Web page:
Kathy Leek

Newport Beach

These candidates oppose large developments

Anyone against large developments, which will increase traffic, should vote for Joy Brenner, Tim Stoaks and Roy Englebrecht for Newport Beach City Council.

Bill Cool

Corona del Mar

Do not reelect the incumbents

I personally am depressed that all that I’ve been hearing about the collapse at City Hall seems to be true and that we have been represented by people out to further their own positions as opposed to representing the highest good for the city of Newport Beach. It clearly is time for a change, and I’m saddened and sorry that it has come to this.

Patricia Griffith

Newport Beach

Vote partisanship out in 2018

I hope other Newport Beach residents are as shocked and dismayed as I am by the campaign mailings we are receiving regarding candidates for our City Council. Reflecting our leadership in Washington, they are full of invective, outright lies and rank partisanship. I heartily agree with Lorian Petry’s Oct. 26 opinion piece, “There is no place for partisanship in Newport council races” (Oct. 15).

Robert Taylor

Newport Beach

Huntington Beach failed to respond properly

To add details to your excellent and timely article about Huntington Beach (“Arrests of white power leaders are a reminder of Huntington Beach’s painful past” (Oct. 28), I would like to add that all members of the current City Council, except Jill Hardy, chose to opt out of the California Sanctuary City movement. They voted to sue the state over the law.

In the wake of the violence in Charlottesville, Va., the current council has not yet chosen to reaffirm the city’s commitment to Declaration of Policy about Human Dignity, the founding document of the Human Relations Task Force, formed in 1996 in response to the violence that had beset the city.

Janet Ewell

Huntington Beach

Foley is the best choice for Costa Mesa mayor

Councilwoman Katrina Foley returns civility with civility, but she will not be bullied. Some view her response to uncivil and unjustified criticism of her as uncivil. I would argue that her response is that of an assertive, confident woman unwilling to be bullied.

It is doubtful that Mayor Sandy Genis can unify opposing sides when she is the one who struck a deal with her previous adversaries to remove Foley as mayor. This will not soon be forgotten, and trust in Genis will be a long time coming.

Terri Fuqua


Costa Mesa


Genis would bring objectivity

I want a mayor who is dedicated to the best outcome to Costa Mesa, even if that outcome is completely outside their individual vision. I want a mayor who is loyal to all their constituents, not just a tribe they have worked with on common issues. I want a mayor who has shown flexibility and a willingness to see all sides of an issue to be able to find a path that makes all of our lives better. I want a mayor whose actions have been consistent with their words. I believe Sandy Genis will be that type of mayor.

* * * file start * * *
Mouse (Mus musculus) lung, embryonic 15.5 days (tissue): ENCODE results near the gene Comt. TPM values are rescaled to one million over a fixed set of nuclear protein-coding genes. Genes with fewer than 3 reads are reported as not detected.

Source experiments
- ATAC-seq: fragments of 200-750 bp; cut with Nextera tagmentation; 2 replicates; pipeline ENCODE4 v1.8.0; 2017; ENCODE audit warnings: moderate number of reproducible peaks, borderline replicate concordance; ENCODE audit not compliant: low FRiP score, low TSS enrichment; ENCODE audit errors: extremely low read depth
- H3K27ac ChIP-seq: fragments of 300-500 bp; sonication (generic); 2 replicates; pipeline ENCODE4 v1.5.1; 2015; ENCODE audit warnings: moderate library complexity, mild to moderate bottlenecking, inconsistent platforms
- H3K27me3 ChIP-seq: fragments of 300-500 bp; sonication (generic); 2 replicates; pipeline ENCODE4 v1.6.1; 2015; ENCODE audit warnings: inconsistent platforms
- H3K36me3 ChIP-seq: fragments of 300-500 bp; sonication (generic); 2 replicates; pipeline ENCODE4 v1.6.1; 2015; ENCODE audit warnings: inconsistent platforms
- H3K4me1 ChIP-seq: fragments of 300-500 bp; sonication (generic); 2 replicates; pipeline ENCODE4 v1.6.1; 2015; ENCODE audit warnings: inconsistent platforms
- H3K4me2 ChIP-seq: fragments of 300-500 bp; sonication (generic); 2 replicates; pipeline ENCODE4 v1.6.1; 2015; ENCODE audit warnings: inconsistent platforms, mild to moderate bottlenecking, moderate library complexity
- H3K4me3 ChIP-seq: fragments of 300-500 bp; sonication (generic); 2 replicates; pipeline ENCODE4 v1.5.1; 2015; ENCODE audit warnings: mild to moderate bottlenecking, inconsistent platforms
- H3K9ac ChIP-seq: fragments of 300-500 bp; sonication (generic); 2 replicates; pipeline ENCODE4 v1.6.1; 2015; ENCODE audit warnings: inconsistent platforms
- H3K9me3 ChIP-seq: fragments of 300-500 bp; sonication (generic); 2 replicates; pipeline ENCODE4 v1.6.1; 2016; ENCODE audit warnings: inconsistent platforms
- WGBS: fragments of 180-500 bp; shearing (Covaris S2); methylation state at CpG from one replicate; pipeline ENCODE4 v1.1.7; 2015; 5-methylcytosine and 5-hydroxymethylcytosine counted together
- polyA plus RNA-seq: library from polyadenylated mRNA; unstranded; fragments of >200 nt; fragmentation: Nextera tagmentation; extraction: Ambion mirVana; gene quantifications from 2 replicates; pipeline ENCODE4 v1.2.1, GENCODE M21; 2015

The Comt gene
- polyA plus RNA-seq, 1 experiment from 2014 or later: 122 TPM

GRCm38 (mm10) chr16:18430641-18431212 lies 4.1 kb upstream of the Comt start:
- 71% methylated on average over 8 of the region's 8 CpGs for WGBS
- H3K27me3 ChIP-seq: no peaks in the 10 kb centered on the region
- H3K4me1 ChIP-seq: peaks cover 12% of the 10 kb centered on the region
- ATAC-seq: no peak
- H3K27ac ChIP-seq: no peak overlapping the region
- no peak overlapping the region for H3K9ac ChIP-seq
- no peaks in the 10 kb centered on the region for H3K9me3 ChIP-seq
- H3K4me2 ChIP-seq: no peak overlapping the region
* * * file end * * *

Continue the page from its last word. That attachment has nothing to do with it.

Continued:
Jay Humphrey

Costa Mesa

The writer is a former councilman.

Foley puts Costa Mesa first

Over the 13 years that I have known Costa Mesa Katrina Foley, I have found her to be the strongest community advocate that I have ever met. She has completely devoted herself to improving the quality of life for the residents of Costa Mesa. In today’s world, where we all seem too busy to stop to help others, Foley consistently leans in to solve problems and create better outcomes for our community. She has extended herself to the very limits of her capacity, guided by the simplest intention of humbly serving others.

Jennifer Solano

Costa Mesa

Foley’s ad in the Pilot was misleading

Through these last weeks several people have sent items of interest regarding the current Costa Mesa mayoral candidate Katrina Foley. I noticed Oct. 21, the Daily Pilot published a full page of purported endorsements in support of Councilwoman Katrina Foley. The list had numerous repeats, many out-of-area endorsers and some people who were surprised they had been on the list. It started me wondering if the integrity of the L.A. Times has been compromised as a result of ads resulting in profits.

Mary Spadoni

Costa Mesa

Foley supports kids and the arts

I've worked with Councilwoman Katrina Foley for many years on improving, enriching and expanding art programs for students in Costa Mesa. She has always thought of the students first and fought for the kids of Costa Mesa. Her dedication and work ethic are second to none, and I know she would continue to bring that passion to the city as mayor.

Kirby Piazza

Costa Mesa

Foley advert in Daily Pilot was deceptive